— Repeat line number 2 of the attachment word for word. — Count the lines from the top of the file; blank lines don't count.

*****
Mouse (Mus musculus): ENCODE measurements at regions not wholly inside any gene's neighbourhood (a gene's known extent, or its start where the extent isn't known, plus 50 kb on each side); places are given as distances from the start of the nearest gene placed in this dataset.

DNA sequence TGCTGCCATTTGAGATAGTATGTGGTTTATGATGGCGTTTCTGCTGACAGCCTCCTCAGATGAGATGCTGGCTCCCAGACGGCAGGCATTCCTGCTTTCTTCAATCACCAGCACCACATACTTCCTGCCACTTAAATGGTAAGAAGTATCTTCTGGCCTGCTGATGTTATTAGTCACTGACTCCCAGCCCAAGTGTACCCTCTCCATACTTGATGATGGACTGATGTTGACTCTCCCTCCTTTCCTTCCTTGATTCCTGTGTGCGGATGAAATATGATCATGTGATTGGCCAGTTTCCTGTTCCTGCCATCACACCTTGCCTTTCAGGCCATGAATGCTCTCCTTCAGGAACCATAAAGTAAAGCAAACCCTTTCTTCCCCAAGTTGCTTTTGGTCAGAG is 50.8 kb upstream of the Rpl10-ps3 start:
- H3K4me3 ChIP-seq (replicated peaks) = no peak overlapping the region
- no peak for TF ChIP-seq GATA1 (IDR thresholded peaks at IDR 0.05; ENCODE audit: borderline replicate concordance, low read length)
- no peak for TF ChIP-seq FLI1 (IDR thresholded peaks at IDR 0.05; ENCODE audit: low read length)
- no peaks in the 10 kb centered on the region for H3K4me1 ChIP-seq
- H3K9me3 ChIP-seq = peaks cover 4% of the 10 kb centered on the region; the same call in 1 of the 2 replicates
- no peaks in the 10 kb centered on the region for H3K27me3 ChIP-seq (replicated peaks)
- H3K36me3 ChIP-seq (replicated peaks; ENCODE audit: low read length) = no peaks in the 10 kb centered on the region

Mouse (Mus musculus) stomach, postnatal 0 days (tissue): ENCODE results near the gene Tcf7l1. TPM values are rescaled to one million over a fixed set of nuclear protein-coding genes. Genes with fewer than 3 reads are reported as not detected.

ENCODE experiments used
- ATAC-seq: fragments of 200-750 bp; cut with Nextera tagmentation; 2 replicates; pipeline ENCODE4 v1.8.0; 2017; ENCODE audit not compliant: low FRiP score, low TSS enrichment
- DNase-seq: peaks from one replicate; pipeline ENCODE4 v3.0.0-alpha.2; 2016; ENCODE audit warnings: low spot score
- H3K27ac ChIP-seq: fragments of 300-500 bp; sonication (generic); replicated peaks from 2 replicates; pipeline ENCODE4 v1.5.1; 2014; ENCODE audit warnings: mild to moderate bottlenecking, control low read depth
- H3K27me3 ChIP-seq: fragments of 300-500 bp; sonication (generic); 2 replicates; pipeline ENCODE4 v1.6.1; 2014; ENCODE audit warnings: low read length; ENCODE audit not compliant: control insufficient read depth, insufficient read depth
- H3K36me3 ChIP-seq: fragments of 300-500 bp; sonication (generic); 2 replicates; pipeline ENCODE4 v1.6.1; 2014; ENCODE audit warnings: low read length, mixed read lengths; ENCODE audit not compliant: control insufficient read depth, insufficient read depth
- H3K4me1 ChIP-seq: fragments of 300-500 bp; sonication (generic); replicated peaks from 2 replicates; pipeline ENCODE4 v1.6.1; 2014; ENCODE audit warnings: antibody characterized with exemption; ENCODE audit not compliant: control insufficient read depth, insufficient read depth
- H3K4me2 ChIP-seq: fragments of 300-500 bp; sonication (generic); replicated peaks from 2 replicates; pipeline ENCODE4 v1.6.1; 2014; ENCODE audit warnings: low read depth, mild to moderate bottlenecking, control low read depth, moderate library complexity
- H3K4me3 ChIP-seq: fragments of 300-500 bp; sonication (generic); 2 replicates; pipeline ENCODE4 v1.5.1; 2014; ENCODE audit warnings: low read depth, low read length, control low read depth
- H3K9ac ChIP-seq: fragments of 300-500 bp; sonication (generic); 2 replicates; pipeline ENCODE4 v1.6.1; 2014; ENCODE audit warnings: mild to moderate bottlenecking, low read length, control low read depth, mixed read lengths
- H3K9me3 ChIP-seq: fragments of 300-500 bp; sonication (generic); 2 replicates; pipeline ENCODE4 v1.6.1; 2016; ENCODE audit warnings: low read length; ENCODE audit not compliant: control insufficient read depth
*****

DNA sequence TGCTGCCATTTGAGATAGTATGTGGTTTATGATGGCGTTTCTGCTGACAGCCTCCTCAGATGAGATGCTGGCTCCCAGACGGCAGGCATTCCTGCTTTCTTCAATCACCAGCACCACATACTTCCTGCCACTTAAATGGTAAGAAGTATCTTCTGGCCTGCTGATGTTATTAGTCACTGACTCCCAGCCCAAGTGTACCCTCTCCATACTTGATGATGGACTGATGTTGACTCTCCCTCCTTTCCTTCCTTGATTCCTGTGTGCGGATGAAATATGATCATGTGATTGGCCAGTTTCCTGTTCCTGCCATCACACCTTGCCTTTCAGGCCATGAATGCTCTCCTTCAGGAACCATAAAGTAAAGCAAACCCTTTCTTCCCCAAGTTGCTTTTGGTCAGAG is 50.8 kb upstream of the Rpl10-ps3 start: